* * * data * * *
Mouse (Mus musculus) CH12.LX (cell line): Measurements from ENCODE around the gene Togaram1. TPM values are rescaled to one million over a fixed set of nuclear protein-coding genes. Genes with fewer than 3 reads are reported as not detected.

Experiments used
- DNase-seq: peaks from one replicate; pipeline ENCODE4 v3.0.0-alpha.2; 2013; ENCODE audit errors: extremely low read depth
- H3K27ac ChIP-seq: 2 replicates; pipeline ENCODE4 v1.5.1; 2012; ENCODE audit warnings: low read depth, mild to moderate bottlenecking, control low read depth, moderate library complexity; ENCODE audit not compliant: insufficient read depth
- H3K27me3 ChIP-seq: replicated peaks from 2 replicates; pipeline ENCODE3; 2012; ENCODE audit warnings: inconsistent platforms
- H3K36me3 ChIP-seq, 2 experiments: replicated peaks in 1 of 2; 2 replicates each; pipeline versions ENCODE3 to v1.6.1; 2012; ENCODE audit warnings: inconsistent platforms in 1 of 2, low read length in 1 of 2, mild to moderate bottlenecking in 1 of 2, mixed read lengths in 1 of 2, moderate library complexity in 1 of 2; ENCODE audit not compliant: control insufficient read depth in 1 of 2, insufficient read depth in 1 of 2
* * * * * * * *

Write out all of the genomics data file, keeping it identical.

Mouse (Mus musculus) CH12.LX (cell line): Measurements from ENCODE around the gene Togaram1. TPM values are rescaled to one million over a fixed set of nuclear protein-coding genes. Genes with fewer than 3 reads are reported as not detected.

Experiments used
- DNase-seq: peaks from one replicate; pipeline ENCODE4 v3.0.0-alpha.2; 2013; ENCODE audit errors: extremely low read depth
- H3K27ac ChIP-seq: 2 replicates; pipeline ENCODE4 v1.5.1; 2012; ENCODE audit warnings: low read depth, mild to moderate bottlenecking, control low read depth, moderate library complexity; ENCODE audit not compliant: insufficient read depth
- H3K27me3 ChIP-seq: replicated peaks from 2 replicates; pipeline ENCODE3; 2012; ENCODE audit warnings: inconsistent platforms
- H3K36me3 ChIP-seq, 2 experiments: replicated peaks in 1 of 2; 2 replicates each; pipeline versions ENCODE3 to v1.6.1; 2012; ENCODE audit warnings: inconsistent platforms in 1 of 2, low read length in 1 of 2, mild to moderate bottlenecking in 1 of 2, mixed read lengths in 1 of 2, moderate library complexity in 1 of 2; ENCODE audit not compliant: control insufficient read depth in 1 of 2, insufficient read depth in 1 of 2